VIRUS HALTS PLANES, TRAINS, SHIPS

The virus panic has crushed airline travel, with passengers canceling reservations in droves and airlines canceling thousands of flights, including lucrative transatlantic hops.

In late February, the industry estimated it had lost $30 billion in canceled flights to and from China alone, which by some estimates totaled 25,000 flights a day.

Virgin Atlantic has reported a 40-percent drop in bookings now compared to March 2019. Southwest Airlines expects to lose as much as $300 million in first-quarter ticket sales.

Delta has cut back flights to Japan; United Airlines is reducing flights to Europe and Asia by 20 percent and domestic U.S. flights by 10 percent. FinnAir has canceled 1,100 flights so far.

Flybe, Europe’s largest regional airline, has closed down and filed for bankruptcy.

The International Air Transport Association, or IATA, had estimated a 4.7-percent boost in air travel this year. But its data shows only a 2.8-percent gain so far this year. The group says that the airline industry could lose $113 billion this year due to the virus.

The price of airline stocks is down about 25 percent since the virus outbreak began. During the 2003 SARS global virus outbreak, share prices in the aggregate dropped about 4 percent.

“We’re in a crisis zone for airlines,” said Brian Pearce, IATA’s chief economist. Pearce continued, “The situation has rather dramatically accelerated over this last weekend.”

Rafael Schvartzman, IATA’s European vice-president, called the present moment “an almost unprecedented crisis” for the industry.

“It’s looking more like the global financial crisis, when airline revenues fell 16 percent in 2009.”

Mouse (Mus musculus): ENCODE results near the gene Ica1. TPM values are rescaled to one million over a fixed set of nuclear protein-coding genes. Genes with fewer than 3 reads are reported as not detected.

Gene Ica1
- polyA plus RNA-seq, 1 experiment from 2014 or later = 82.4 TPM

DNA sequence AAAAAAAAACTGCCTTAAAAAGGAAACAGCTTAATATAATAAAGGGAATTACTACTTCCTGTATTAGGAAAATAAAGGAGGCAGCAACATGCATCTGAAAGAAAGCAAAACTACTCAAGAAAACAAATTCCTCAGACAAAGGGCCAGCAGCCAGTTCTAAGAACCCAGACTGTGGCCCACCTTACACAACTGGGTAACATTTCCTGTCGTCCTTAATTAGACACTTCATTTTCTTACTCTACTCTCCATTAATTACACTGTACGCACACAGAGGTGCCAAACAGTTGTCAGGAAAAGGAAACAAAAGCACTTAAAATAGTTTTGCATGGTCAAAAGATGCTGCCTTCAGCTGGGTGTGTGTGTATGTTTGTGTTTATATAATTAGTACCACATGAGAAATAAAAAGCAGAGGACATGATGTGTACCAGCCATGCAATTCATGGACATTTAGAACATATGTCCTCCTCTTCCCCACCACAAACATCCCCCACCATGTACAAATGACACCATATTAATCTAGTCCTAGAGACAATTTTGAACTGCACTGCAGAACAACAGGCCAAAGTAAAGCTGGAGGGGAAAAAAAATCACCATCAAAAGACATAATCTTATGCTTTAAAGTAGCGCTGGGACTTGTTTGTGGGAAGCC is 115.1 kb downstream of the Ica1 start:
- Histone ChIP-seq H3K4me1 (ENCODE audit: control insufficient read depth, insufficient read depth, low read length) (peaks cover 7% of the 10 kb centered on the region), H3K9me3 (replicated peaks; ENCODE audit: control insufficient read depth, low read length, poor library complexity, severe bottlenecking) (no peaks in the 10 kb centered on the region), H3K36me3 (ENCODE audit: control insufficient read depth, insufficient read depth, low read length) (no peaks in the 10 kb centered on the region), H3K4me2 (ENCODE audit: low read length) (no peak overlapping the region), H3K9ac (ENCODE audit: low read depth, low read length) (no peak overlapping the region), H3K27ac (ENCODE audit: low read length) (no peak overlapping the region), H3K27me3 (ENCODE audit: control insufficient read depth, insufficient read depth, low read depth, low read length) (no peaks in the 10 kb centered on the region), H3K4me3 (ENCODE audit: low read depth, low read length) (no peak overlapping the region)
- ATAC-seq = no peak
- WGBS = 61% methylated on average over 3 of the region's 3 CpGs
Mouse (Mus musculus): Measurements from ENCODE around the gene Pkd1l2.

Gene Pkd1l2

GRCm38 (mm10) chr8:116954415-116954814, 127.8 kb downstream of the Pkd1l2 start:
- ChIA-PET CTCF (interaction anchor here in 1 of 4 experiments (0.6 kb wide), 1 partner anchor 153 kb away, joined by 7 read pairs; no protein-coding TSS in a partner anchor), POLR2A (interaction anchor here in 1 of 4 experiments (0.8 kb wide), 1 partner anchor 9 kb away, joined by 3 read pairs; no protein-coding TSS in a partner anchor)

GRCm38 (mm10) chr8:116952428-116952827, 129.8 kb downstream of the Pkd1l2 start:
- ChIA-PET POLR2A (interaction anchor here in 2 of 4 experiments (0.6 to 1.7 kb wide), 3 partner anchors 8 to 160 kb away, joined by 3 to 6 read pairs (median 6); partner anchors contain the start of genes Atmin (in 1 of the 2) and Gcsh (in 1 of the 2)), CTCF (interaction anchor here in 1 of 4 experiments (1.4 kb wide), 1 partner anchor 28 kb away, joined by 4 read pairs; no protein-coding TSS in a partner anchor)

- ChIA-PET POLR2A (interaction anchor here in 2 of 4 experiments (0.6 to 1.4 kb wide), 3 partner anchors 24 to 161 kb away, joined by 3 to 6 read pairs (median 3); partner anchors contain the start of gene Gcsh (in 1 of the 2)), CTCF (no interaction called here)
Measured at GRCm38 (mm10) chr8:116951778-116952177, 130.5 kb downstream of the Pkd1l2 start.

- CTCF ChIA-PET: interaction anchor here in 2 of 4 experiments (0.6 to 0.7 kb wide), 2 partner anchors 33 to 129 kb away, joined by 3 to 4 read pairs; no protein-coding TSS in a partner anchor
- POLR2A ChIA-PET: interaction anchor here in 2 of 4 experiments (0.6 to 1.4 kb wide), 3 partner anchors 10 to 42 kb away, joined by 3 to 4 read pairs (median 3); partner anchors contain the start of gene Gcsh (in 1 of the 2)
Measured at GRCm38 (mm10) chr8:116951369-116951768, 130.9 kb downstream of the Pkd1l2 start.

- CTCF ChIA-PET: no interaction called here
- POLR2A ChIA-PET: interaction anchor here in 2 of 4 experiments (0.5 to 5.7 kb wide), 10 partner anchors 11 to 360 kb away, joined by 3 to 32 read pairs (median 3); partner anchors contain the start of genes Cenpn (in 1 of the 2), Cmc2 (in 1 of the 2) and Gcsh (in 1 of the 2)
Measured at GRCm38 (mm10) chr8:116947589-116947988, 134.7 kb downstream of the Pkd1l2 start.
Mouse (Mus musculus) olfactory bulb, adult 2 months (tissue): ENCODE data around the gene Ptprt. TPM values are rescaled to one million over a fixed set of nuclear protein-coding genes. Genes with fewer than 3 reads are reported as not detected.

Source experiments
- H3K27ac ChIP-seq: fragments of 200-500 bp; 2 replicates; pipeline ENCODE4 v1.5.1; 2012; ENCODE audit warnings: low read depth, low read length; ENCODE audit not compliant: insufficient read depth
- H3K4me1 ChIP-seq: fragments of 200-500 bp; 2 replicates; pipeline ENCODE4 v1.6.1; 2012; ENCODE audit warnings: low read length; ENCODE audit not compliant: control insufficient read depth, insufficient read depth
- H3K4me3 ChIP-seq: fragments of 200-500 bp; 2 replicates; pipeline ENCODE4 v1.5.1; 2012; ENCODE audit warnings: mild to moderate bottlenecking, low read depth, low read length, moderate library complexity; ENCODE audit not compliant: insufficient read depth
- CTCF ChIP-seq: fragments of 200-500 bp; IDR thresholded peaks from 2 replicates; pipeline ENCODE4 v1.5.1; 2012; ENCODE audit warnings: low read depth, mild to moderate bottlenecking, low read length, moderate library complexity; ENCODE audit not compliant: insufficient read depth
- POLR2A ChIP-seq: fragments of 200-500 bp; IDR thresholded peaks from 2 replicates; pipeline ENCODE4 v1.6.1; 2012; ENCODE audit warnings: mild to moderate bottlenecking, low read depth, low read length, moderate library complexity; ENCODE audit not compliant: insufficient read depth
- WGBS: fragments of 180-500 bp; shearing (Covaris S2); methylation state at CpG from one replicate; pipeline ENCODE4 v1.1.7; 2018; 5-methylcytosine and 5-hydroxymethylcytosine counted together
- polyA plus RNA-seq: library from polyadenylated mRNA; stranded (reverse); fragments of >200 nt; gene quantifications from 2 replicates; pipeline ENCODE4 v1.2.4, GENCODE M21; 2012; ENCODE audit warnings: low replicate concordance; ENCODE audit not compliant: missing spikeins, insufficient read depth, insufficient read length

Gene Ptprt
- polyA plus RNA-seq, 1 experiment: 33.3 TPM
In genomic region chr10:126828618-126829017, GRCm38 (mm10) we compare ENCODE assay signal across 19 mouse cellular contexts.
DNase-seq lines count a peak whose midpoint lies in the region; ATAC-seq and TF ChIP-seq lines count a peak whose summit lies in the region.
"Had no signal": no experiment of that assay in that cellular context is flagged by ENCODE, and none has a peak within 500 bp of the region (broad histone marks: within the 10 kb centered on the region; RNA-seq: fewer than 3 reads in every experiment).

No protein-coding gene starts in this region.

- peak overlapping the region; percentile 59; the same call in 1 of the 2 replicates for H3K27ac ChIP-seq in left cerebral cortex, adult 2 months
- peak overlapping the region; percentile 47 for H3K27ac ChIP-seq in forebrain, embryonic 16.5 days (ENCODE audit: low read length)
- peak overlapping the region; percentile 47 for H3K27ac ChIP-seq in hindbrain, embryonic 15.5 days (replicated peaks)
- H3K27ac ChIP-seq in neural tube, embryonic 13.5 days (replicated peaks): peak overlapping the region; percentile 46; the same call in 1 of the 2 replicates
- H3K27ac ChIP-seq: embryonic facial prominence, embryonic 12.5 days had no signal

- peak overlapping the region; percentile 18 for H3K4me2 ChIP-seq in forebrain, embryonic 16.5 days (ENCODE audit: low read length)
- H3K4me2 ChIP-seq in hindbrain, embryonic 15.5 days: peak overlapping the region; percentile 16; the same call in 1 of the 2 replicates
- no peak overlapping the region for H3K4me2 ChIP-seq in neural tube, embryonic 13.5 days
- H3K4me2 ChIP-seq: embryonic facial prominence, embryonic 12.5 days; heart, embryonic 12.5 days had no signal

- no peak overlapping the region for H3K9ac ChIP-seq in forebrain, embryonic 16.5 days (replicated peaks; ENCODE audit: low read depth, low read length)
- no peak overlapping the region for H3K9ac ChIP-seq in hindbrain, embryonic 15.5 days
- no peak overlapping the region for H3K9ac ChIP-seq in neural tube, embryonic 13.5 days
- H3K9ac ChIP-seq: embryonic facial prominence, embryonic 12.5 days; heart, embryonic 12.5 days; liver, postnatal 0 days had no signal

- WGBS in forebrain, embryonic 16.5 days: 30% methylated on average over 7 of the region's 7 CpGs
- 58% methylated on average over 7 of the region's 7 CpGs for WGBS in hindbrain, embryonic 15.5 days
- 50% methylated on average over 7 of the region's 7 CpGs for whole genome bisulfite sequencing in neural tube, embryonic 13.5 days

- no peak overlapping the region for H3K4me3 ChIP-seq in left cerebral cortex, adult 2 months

Andrew Lobbenberg, aviation analyst at HSBNC bank, says that Air France-KLM could see 2020’s earnings fall 87 percent below last year’s and WizzAir, Hungary’s bargain-priced carrier, could lose 23 percent of earnings.

To halt losses, airlines have stopped hiring and suspended investments in new planes and other equipment.

“The name of the game is to hunker down, reduce costs by paring schedules as far as possible, seek capital cost reductions, enjoy the lower fuel prices… and ensure that when the crisis ends… you’re still in business.”

Airline executives warn that many carriers will seek government aid to recover from the crisis and stay in business.

Some U.S. officials are beginning to talk openly of bailing out airlines to ensure that the country has a domestic airline industry.

Cruise ship operators Carnival, Royal Caribbean Cruises, and Norwegian Cruise Line Holdings are expected to lose about $550 million this year due to the virus.

The companies’ collective stock value is down about 30 percent since January, erasing roughly $19 billion in market value.

The market for cruises in Southeast Asia has disappeared and Japan’s Luminous Cruise line has filed for bankruptcy. Ships plying the Mediterranean Sea are now about 60 percent full, compared to the usual 75 percent at this time of year.

Liberty Travel, a New Jersey agency, says cancellations of European vacations are 22 percent above normal and customers are rerouting their trips to domestic locations or the Caribbean islands.

Amtrak, the U.S. passenger railroad, has canceled its nonstop service between New York City and Washington, D.C. until 10 May.

Meanwhile, it’s upping its car-cleaning schedule, in some cases to hourly, and making disinfectant wipes and antibacterial gel freely available on trains and in stations.

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